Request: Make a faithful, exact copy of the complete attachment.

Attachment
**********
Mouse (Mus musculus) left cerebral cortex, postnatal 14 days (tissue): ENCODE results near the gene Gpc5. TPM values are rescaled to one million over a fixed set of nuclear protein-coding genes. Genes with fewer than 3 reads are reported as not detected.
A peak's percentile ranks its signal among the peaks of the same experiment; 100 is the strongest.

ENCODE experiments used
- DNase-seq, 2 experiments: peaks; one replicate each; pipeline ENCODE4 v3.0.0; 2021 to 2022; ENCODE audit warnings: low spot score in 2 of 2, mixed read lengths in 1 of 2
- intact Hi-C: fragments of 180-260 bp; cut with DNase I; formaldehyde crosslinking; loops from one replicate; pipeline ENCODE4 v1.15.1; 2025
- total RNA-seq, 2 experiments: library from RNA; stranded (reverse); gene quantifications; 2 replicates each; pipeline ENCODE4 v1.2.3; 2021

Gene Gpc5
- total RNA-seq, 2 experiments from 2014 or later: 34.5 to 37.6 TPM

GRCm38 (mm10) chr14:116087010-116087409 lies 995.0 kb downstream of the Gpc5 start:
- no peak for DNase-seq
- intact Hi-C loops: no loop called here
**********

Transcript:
Mouse (Mus musculus) left cerebral cortex, postnatal 14 days (tissue): ENCODE results near the gene Gpc5. TPM values are rescaled to one million over a fixed set of nuclear protein-coding genes. Genes with fewer than 3 reads are reported as not detected.
A peak's percentile ranks its signal among the peaks of the same experiment; 100 is the strongest.

ENCODE experiments used
- DNase-seq, 2 experiments: peaks; one replicate each; pipeline ENCODE4 v3.0.0; 2021 to 2022; ENCODE audit warnings: low spot score in 2 of 2, mixed read lengths in 1 of 2
- intact Hi-C: fragments of 180-260 bp; cut with DNase I; formaldehyde crosslinking; loops from one replicate; pipeline ENCODE4 v1.15.1; 2025
- total RNA-seq, 2 experiments: library from RNA; stranded (reverse); gene quantifications; 2 replicates each; pipeline ENCODE4 v1.2.3; 2021

Gene Gpc5
- total RNA-seq, 2 experiments from 2014 or later: 34.5 to 37.6 TPM

GRCm38 (mm10) chr14:116087010-116087409 lies 995.0 kb downstream of the Gpc5 start:
- no peak for DNase-seq
- intact Hi-C loops: no loop called here